Basingstoke was an old market town which expanded rapidly in the 1960s to become a large modern town.
Named after local clock maker and jeweller George Willis who established the collection in 1931,
the museum tells the story of Basingstoke from its archaeological past to modern developments in the 1960s and 1970s.
The Sainsbury Gallery hosts a range of exhibitions and events. Café. Tel. 01256 465902. Admission free.
Open TWThF 1000-1700. Sat 1000-1600.
Recreated life-size streets show what life was like in Victorian times and the 1930s. The collections and
buildings cover social, retail and industrial heritage. Room sets show how homes have developed from the 1930s to the 1970s.
Vintage vehicles. Vintage penny machines. Café and Edwardian style pub. Tel. 01256 639550.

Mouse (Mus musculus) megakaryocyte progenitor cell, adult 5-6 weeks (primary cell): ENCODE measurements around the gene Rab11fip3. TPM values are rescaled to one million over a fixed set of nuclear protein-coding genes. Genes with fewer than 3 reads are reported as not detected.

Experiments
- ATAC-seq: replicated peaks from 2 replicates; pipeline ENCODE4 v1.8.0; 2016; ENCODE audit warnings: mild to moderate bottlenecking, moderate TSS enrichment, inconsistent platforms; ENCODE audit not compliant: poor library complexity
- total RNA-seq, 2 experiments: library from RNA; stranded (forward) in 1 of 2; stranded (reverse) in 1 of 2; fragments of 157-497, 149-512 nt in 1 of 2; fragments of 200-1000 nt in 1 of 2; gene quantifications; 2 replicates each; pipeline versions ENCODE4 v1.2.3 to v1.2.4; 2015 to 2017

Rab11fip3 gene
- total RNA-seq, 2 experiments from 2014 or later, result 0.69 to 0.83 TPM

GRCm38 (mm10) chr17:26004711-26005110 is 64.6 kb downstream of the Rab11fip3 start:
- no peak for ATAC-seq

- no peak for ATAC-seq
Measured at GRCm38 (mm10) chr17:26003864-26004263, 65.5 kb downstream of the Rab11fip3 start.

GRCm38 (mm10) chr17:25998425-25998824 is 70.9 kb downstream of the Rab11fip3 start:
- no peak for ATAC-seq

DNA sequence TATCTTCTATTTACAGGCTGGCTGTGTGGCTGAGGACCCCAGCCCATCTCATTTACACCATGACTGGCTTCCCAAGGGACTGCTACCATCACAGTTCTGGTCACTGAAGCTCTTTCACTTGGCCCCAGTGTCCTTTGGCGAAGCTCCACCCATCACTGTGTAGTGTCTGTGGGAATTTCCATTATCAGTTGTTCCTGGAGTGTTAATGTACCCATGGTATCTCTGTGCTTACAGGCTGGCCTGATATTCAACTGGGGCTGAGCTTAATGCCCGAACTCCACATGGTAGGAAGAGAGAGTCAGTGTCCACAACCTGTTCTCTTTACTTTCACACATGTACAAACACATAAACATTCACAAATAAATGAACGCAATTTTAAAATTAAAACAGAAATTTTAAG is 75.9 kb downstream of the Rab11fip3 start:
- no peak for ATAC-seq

Open TWThF & BH 1000-1645, SSu 1100-1645.
Bus CS (Centre Shuttle) from stop Y near station to Museum, about 10 minutes journey. Daily, about every 15 minutes. Operated by Stagecoach.
The historic ruins of the largest private house in Tudor England and the site of the greatest siege
of the English Civil War. Visitor Centre in large Tudor Barn, Museum telling the story of Basing House, Jacobean style walled garden,
defensive earthworks on the site of the Castle and Old House. Refreshments from gift shop, picnic benches. Tel. 01256 463965.
Open Mar-mid Oct, MTWThSSu 1100-1600. The Barn may be closed for private functions.
* Follow the Basing Trail for a longer but more scenic route to Basing House reception, 2½ miles.
Once an important Tudor palace, the house acquired a classical portico in the 17th century.
Features include a Tudor chapel with Renaissance glass, a Palladian staircase, old panelling and fine furniture.
Herbaceous borders, wild garden, lake, wetlands area and woodland walks. Restaurant. Tel. 01256 883858.
Open Daily 1000-1700 (1600 Nov-Feb), House from 1100.
There is a taxi rank outside the station and taxi telephone numbers are shown on the station poster.
The Vyne is 2 miles from Bramley.